As evidenced by the span of samples used to compose multi-instrumentalist Ryan Jewell’s debut album, this artist has already led a fulfilling life before ever giving the world his first widespread document to chew on. Though he’s worked as a nomadic, frequent sideman in bands as varied as Psychedelic Horseshit, Pink Reason and the Wasteland Jazz Unit, Jewell’s true passion veers towards the avant-garde, orbiting electro-acoustic experiments and perpetual collaborations with giants of oft-centered rock, from Greg Kelley to C. Spencer Yeh and even Jandek. With a resume so incredibly stacked, it would be hard to know what to expect from Jewell on record. Luckily, being the guru that he is in local Columbus circles, waiting for such music has blossomed into an all-encompassing reward, as Eschew Obfuscation/Espouse Elucidation lays forth both of the brains Jewell seems to posses.
The first side, “Eschew Obfuscation,” said to be recorded between 2001 and 2010 and then composed in March of last year, is Jewell as wacky sound architect. The suite is a compounded cut-and-paste of nearly a decade of recordings composed with “razor blades and mouse-clicks.” In these wild edits Jewell constructs a marathon on sonic folly. Much like the work of Matmos or the most madcap adventures of early Boredoms, no sound or source is out of bounds. Here there are bits of turntablism, out-of-time field recordings, nitrous flashbacks, ephemeral TV and radio transmissions, bird chirping, and industrial detritus—all spliced with grotesque zeal. But don’t allow the disjointed nature of Jewell’s piece de resistance to confuse. Jewell tends to live by the drum, and as shattered as this is, there’s a constant rhythm, whether it’s in the rewinding of a melted cassette or the smatter of live applause. “Eschew Obfuscation” is as clear-headed as an idiosyncratic collage like this comes and the aural equivalent of a journeyman’s footsteps through the last decade, all the while picking up fragments—be it chaos or calm—on this long strange trip.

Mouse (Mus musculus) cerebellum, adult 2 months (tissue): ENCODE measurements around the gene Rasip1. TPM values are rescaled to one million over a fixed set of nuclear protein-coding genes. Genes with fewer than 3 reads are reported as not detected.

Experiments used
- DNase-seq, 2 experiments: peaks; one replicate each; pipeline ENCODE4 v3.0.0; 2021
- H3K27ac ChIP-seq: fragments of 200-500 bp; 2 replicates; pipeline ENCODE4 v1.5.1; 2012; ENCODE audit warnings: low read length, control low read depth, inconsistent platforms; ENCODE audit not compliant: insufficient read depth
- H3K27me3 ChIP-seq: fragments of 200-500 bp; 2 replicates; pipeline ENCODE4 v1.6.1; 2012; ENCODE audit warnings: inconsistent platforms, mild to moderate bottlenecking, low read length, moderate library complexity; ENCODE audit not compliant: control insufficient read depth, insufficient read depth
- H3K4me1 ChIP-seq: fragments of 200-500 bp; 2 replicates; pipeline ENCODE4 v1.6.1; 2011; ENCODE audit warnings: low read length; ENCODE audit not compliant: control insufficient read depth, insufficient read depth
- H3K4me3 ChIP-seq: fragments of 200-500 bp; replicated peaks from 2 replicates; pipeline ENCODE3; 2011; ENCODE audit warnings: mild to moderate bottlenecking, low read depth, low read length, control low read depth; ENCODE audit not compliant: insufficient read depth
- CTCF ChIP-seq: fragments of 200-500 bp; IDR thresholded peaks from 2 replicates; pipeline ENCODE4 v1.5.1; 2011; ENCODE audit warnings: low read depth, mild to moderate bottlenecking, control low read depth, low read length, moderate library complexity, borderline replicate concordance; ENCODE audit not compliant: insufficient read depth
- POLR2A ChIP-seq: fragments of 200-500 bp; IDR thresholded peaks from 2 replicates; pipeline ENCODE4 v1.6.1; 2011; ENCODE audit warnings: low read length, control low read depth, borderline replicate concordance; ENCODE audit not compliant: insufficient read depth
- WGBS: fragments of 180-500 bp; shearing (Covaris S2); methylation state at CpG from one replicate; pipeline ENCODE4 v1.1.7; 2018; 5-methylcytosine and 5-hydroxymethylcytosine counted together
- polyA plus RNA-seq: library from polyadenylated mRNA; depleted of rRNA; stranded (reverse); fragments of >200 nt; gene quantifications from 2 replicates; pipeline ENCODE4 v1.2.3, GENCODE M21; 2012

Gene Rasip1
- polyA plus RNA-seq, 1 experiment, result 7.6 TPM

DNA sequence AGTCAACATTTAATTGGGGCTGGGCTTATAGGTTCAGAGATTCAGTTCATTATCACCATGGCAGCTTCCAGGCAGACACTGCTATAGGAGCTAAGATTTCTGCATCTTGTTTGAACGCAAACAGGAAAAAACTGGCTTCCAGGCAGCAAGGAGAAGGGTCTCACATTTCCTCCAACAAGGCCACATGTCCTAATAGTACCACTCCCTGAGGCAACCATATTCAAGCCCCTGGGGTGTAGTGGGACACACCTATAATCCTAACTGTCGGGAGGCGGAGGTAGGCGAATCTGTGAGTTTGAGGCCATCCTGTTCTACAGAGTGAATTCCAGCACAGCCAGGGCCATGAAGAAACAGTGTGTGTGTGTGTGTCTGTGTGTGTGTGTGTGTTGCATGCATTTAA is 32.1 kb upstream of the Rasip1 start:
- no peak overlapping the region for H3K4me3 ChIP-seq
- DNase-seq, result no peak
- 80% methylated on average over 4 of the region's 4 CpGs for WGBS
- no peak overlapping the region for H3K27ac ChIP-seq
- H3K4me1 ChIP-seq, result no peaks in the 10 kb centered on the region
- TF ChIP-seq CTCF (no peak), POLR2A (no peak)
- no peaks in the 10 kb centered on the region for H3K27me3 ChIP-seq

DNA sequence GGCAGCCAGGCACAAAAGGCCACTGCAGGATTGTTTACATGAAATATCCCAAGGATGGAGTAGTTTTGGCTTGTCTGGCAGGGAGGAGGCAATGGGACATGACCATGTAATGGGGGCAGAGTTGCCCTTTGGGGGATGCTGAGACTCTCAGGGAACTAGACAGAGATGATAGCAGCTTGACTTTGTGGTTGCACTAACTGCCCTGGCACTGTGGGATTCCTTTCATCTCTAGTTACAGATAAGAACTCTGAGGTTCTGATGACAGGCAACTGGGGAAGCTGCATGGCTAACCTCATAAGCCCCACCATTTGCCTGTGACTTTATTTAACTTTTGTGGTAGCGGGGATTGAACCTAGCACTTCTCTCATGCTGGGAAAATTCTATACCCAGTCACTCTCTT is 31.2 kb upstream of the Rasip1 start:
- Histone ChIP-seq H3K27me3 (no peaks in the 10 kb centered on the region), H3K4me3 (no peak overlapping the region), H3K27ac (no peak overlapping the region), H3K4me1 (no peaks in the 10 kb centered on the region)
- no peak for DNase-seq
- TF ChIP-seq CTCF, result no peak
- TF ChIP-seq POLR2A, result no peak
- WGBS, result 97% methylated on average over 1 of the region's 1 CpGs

“Espouse Elucidation” is the other half of Jewell’s split persona. Side B is a dark, deep, storm-in-the-distance plateau of minimalism. It’s as if one of the bleak creases from the preceding carnival was stretched into a whole movement. “Espouse Elucidation” is a near-silent snapshot of Jewell at work in his element: the moment. The expanse is a heaving, mammoth breath that ascends into a hypnotic death-drone. The track does have life, though. It rings with prayer vibes like a finely tuned Buddha Machine in a subterranean recess, but eventually the sounds disintegrate into a black hole of bliss. Jewell’s patience and virtue as a musician who is able to discard the mischief of the previous side to reveal a meditative monolith is shown. Were you to witness this live, you’d likely be levitating. Such is the unassuming magic of Mr. Jewell.
Kevin J. Elliott